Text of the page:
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Tuesday, January 17, 2006

Byline: Julie Deardorff

As a special holiday-season promotion, the first 200 people who lined up outside the trendy Chicago nightclub Reserve on a recent frigid weeknight received $500 off liposuction or breast-augmentation surgeries from a local cosmetic-surgery practice.

In some ways, the pretentious dance club was the perfect place to randomly peddle surgeries that aren't medically necessary. The use of cosmetic surgery, which has become more affordable for the masses in recent years, is skewing toward a younger demographic. And inside crowded, deafening hot spots like Reserve, visible first impressions are really all that matters.

But in the wake of increasing demand for cosmetic surgery by both men and women, physicians have started offering discounts or trying other aggressive marketing incentives. Cut rates, early-bird specials, gift certificates and contests now make a serious medical procedure such as liposuction look like the sale of a handbag.

This raises ethical and safety concerns, ones that reality television shows such as "Extreme Makeover" have been able to gloss over, because the donated services aren't technically considered a prize. But the two major groups in the United States _ the American Society of Plastic Surgeons (ASPS) and the American Society for Aesthetic Plastic Surgery (ASAPS) _ have policies to protect people with unrealistic hopes from being preyed upon. Both groups expect members to refrain from offering surgeries as prizes at charity raffles or fundraisers or in other ways that bypass an initial evaluation by a doctor.

Last spring the Condell Medical Center in Libertyville, Ill., found this out the hard way. They offered their own version of an Extreme Makeover, which included free services from nine specialists, including a cosmetic surgeon. Candidates only had to be a U.S. citizen, a Lake County, Ill., resident, at least 25, have six weeks available for treatment and have a home support system.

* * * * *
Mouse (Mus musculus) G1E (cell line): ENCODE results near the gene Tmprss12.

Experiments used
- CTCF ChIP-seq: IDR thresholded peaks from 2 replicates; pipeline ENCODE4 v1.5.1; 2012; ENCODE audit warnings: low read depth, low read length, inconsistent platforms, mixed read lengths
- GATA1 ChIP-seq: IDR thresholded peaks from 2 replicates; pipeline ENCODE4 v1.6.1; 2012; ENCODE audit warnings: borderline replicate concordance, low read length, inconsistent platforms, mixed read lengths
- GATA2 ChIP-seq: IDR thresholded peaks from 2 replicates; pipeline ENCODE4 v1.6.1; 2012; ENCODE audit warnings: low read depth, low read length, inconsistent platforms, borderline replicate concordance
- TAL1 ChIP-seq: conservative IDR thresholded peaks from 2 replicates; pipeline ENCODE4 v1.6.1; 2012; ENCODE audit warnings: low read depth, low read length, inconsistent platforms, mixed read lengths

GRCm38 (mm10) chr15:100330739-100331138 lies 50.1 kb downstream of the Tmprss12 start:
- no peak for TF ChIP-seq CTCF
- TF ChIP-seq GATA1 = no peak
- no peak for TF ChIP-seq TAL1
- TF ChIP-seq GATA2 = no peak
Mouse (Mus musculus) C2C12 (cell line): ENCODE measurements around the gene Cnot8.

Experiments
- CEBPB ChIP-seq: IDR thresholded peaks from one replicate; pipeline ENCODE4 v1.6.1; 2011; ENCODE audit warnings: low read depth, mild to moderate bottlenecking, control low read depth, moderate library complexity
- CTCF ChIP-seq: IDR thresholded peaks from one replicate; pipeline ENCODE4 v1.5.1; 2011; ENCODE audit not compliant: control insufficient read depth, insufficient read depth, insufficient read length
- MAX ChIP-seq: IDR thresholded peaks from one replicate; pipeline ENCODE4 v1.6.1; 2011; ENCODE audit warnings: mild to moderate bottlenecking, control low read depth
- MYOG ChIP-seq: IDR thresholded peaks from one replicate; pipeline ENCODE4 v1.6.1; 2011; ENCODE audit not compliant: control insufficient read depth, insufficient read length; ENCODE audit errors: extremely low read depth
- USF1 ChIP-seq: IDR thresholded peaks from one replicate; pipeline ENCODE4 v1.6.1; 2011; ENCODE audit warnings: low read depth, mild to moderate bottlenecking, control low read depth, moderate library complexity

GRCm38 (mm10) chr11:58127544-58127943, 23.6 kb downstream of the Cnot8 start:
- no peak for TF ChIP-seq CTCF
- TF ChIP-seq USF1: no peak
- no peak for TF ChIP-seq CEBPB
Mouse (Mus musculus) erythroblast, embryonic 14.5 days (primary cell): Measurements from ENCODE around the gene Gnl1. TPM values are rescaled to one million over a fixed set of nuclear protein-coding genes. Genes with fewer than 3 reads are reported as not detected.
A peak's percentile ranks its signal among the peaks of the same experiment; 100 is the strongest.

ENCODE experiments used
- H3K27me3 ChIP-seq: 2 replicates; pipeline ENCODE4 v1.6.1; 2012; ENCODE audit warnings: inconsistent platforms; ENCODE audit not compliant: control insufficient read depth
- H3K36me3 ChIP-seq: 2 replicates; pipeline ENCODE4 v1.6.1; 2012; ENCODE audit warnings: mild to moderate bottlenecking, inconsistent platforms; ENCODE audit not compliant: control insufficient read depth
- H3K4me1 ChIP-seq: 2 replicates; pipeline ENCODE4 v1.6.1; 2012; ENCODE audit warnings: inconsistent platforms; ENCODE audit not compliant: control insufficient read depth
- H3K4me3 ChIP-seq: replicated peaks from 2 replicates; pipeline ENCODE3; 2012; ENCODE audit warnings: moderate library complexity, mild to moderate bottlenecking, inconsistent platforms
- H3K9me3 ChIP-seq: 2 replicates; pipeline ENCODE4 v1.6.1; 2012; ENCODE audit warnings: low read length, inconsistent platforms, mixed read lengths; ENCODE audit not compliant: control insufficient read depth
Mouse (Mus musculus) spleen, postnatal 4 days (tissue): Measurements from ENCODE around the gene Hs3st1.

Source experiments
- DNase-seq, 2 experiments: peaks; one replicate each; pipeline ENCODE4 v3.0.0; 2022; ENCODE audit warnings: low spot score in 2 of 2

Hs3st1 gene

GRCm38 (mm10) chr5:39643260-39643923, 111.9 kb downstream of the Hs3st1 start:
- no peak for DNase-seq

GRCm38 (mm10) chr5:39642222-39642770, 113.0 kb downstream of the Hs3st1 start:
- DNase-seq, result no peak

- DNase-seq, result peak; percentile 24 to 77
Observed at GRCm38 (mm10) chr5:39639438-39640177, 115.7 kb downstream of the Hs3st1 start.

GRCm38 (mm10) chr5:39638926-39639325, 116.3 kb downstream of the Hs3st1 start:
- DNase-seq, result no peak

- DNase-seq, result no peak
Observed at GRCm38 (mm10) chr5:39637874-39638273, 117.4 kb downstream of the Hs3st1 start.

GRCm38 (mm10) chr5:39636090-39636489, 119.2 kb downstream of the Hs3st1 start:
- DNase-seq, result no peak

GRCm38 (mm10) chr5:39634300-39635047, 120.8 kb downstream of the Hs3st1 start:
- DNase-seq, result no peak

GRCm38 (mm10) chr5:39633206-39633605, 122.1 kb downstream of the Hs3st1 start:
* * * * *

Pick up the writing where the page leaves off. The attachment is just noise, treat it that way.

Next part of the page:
Shortly after the newsletter advertising the contest was mailed, Condell officials discovered their embarrassing mistake; the cosmetic surgeon quickly pulled out and the promotion fizzled. "Without a plastic surgeon, it wasn't much of a makeover," said Donna Zradicka, Condell's marketing manager. "We'd hoped to make a difference for someone whether they were in an accident or living in a woman's shelter, but we couldn't find a way to deliver it (without violating the ethics code)."

The main problem with offering surgery as a door prize, a gift certificate or at a discount to partygoers is that it could compel someone who wasn't considering it to embark on an unnecessary procedure. It ignores the important first step in patient safety. That step involves an interview, physical exam and discussion of the benefits and risks to see if the patient is a good candidate. In some cases, a client might need to lose weight before surgery, or psychiatric care might be a better option than cosmetic surgery.

If every plastic surgeon were qualified, these marketing incentives might not be so problematic. But anyone with a medical degree can call himself a plastic surgeon. Academies provide weekend courses where dermatologists, gynecologists and even oral surgeons can get official-looking wall certificates. And they're not necessarily bound by the same rules and code of ethics as board-certified plastic surgeons.

To protect yourself, ask your doctor three questions: Are you board-certified? By which certifying body? And what is your specialty? (When asking your doctor about his area of expertise, a good answer is "." A not-so-great answer is "gynecology.") You can check their honesty with the American Board of Medical Specialty (, an entity comprising 24 medical specialty boards; the ABMS oversees physician certification in the U.S.

Though it's the season for gift giving, the ASAPS warns that surgeries should be self-motivated. Don't do it because you received a discount coupon or because someone else thinks your breasts should be perkier. If you must give someone a gift certificate, make it for one of the top five non-surgical procedures: Botox injections ($399 national average cost), a deep facial cleaning ($220), collagen injection ($399), laser hair removal ($382) or a chemical peel ($825).

Whether you want a straighter nose or a tummy tuck, the second word in cosmetic surgery is "surgery." If you're not satisfied, there is no 30-day return policy.